#2James R. Brown (USYD: University of Sydney)H-Index: 21
Last. Supuni Kapurubandara (USYD: University of Sydney)H-Index: 5
view all 3 authors...
Background null Laparoscopic permanent contraception was previously accomplished most commonly using tubal occlusion procedures. Bilateral salpingectomy (BS) has recently been introduced as an alternative due to possibly superior contraception and greater protection against ovarian cancer. null Aims null The aim of this study is to assess uptake, feasibility and perioperative outcomes of laparoscopic BS as an alternative to tubal occlusion in Australia. null Materials and methods null A retrospe...
Source
AIMS The aim of this study is to extend understandings of the impact of surgically diagnosed endometriosis on women's social lives, work and education. METHODS Participants (N = 200; average age: 27.1 years (±6.72)) were recruited from a range of sources, including social media and private women's health clinics. They completed an online survey comprising seven open-ended questions about how experience with endometriosis impacted (i) overall life; (ii) family relationships; (iii) friendships; (i...
Source
#1Nely Shrestha Khatri (KEMH: King Edward Memorial Hospital)
#2Scott W. White (UWO: Western University)
Last. Dorothy F. Graham (UWO: Western University)
view all 3 authors...
BACKGROUND Current guidelines recommend low-dose aspirin for preeclampsia prophylaxis in all women with pregestational (type one and type two) diabetes mellitus. Most trials showing the efficacy of low-dose aspirin in reducing preeclampsia risk have either excluded or included only small numbers of such women. AIM To evaluate the association of low-dose aspirin prophylaxis in women with pregestational diabetes with the incidence of large for gestational age (LGA) infants and preeclampsia. MATERI...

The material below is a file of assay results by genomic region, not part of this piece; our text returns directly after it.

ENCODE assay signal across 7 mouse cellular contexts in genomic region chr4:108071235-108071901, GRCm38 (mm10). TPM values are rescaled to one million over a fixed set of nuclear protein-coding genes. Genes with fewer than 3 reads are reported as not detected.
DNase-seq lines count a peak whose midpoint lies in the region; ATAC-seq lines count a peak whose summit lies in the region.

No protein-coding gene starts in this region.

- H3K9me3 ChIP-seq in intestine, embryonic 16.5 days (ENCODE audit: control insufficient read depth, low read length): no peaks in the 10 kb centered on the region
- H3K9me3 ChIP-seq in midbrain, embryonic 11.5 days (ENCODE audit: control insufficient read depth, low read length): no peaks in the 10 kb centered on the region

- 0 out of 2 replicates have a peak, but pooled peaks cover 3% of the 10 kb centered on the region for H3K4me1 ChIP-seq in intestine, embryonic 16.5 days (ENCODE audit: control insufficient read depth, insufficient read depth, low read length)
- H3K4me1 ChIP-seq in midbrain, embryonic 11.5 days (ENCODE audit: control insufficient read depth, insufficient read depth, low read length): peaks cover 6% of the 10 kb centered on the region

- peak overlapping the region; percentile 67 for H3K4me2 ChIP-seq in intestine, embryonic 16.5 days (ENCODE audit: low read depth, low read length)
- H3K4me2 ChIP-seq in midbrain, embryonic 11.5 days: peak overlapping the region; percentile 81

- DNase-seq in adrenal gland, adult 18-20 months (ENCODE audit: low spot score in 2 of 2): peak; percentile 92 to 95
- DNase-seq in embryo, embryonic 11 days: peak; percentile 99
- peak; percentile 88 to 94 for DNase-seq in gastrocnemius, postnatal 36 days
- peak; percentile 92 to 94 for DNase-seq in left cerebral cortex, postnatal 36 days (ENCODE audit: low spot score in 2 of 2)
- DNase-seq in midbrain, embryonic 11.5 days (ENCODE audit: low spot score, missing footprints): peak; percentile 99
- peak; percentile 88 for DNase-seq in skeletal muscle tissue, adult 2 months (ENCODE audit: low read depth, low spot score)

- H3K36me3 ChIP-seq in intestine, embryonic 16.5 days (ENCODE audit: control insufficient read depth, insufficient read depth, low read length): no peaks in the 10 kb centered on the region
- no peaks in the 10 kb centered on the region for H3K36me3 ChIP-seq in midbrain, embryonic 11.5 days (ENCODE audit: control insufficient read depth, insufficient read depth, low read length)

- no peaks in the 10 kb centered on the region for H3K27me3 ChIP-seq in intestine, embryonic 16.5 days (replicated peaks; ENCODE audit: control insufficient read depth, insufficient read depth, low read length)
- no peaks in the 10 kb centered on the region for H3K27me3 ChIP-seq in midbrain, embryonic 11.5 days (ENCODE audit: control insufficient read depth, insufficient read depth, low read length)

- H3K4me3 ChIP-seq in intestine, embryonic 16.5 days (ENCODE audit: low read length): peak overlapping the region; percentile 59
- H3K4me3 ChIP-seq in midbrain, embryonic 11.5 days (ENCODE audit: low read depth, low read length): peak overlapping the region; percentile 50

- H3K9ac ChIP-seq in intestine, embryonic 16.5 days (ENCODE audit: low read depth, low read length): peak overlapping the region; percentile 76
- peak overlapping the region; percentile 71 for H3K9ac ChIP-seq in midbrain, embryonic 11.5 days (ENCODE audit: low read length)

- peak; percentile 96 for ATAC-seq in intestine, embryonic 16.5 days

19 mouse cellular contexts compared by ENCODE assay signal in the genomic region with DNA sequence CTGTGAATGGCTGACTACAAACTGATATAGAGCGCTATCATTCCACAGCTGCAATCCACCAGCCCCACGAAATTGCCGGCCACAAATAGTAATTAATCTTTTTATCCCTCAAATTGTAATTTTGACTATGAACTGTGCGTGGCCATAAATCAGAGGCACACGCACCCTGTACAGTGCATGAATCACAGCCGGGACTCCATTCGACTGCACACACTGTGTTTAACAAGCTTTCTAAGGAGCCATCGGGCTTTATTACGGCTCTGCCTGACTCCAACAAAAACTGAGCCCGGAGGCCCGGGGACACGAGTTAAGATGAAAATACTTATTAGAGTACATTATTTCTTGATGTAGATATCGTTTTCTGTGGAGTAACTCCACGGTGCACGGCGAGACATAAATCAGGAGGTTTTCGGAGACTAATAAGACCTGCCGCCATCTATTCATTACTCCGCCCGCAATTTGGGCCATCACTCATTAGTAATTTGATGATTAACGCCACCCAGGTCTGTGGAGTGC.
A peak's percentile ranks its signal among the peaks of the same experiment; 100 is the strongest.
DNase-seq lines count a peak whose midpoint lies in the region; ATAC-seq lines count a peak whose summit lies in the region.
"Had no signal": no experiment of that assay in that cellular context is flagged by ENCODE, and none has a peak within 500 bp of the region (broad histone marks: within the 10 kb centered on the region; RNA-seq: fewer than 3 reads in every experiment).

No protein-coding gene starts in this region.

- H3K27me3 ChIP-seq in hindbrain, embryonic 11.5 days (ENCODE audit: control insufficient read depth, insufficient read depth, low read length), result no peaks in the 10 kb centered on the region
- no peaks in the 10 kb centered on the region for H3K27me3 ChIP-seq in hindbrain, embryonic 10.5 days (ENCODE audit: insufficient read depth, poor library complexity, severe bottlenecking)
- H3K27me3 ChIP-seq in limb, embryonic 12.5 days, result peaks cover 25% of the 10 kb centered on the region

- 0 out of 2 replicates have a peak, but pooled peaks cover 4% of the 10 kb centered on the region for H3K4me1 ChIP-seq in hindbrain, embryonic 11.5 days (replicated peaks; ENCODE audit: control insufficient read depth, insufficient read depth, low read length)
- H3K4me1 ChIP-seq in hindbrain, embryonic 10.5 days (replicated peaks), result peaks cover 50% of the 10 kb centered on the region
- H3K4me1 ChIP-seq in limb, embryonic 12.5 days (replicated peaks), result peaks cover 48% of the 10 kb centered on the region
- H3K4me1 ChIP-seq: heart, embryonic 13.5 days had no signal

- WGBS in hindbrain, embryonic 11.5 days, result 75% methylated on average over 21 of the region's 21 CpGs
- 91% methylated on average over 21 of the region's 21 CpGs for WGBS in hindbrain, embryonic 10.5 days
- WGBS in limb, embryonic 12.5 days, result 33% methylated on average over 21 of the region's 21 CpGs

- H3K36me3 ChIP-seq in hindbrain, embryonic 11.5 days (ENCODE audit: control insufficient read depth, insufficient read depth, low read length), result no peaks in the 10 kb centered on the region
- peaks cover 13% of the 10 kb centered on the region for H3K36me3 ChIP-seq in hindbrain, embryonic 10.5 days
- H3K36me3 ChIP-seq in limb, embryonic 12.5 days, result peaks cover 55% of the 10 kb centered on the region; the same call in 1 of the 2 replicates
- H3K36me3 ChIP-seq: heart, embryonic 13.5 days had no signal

Source
#1Rosemarie A Boland (RCH: Royal Children's Hospital)H-Index: 8
#2Jeanie L.Y. Cheong (Royal Women's Hospital)H-Index: 49
Last. Lex W. DoyleH-Index: 114
view all 5 authors...
BACKGROUND: Decision-making for infants born at 23-25 weeks involves counselling parents about survival and major disability risks. Accurate information is needed for parents to make informed decisions about their baby's care. AIMS: To determine if perinatal clinicians had accurate perceptions of outcomes of infants born at 23-25 weeks' gestation, and if accuracy had changed over a decade. MATERIALS AND METHODS: A web-based survey was sent to midwives, nurses, neonatologists, and obstetricians w...
Source
#1Shamila Ginige (Australian Red Cross)H-Index: 1
#2James Daly (Australian Red Cross)H-Index: 3
Last. Robert L. Flower (Australian Red Cross)H-Index: 28
view all 8 authors...
Maternal alloimmunisation against red blood cell antigens can cause haemolytic disease of the fetus and newborn (HDFN). Although most frequently caused by anti-D, since the implementation of rhesus D (RhD) immunoglobulin prophylaxis, other alloantibodies have become more prevalent in HDFN. Recent advances in non-invasive prenatal testing (NIPT) have allowed early prediction of HDFN risk in alloimmunised pregnancies and allow clinicians to focus health resources on those pregnancies that require ...
Source
12345678910
Top fields of study
This website uses cookies.
We use cookies to improve your online experience. By continuing to use our website we assume you agree to the placement of these cookies.
To learn more, you can find in our Privacy Policy.